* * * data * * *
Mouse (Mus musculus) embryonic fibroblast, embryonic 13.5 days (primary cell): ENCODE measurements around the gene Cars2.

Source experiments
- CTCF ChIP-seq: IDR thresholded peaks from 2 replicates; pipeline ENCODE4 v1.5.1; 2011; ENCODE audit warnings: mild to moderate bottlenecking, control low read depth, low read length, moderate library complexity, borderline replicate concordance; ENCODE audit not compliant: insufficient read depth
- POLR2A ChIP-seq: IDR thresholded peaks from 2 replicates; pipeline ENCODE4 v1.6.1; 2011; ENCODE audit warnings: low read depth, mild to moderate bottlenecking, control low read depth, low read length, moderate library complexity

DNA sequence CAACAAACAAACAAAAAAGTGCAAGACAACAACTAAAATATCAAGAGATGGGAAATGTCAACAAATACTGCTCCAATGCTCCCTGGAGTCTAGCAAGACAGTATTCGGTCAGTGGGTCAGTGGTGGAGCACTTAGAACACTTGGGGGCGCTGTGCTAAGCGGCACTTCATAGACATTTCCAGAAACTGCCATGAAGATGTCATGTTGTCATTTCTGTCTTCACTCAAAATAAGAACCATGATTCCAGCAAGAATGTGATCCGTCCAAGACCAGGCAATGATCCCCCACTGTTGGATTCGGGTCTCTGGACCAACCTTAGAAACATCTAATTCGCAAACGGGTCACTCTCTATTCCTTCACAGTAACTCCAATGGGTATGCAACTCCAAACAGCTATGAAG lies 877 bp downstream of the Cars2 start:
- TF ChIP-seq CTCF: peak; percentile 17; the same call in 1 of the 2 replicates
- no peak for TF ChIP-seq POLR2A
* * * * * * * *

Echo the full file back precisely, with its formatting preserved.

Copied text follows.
Mouse (Mus musculus) embryonic fibroblast, embryonic 13.5 days (primary cell): ENCODE measurements around the gene Cars2.

Source experiments
- CTCF ChIP-seq: IDR thresholded peaks from 2 replicates; pipeline ENCODE4 v1.5.1; 2011; ENCODE audit warnings: mild to moderate bottlenecking, control low read depth, low read length, moderate library complexity, borderline replicate concordance; ENCODE audit not compliant: insufficient read depth
- POLR2A ChIP-seq: IDR thresholded peaks from 2 replicates; pipeline ENCODE4 v1.6.1; 2011; ENCODE audit warnings: low read depth, mild to moderate bottlenecking, control low read depth, low read length, moderate library complexity

DNA sequence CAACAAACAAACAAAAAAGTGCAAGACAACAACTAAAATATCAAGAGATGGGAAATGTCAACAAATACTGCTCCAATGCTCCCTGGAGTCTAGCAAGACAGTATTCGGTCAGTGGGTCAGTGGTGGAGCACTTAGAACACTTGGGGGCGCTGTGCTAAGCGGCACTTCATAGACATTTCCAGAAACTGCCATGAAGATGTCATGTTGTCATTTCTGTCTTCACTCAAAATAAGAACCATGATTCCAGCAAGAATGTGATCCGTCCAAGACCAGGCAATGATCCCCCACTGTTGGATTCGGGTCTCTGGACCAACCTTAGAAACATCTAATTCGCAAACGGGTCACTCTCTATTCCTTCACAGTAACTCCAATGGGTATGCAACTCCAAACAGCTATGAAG lies 877 bp downstream of the Cars2 start:
- TF ChIP-seq CTCF: peak; percentile 17; the same call in 1 of the 2 replicates
- no peak for TF ChIP-seq POLR2A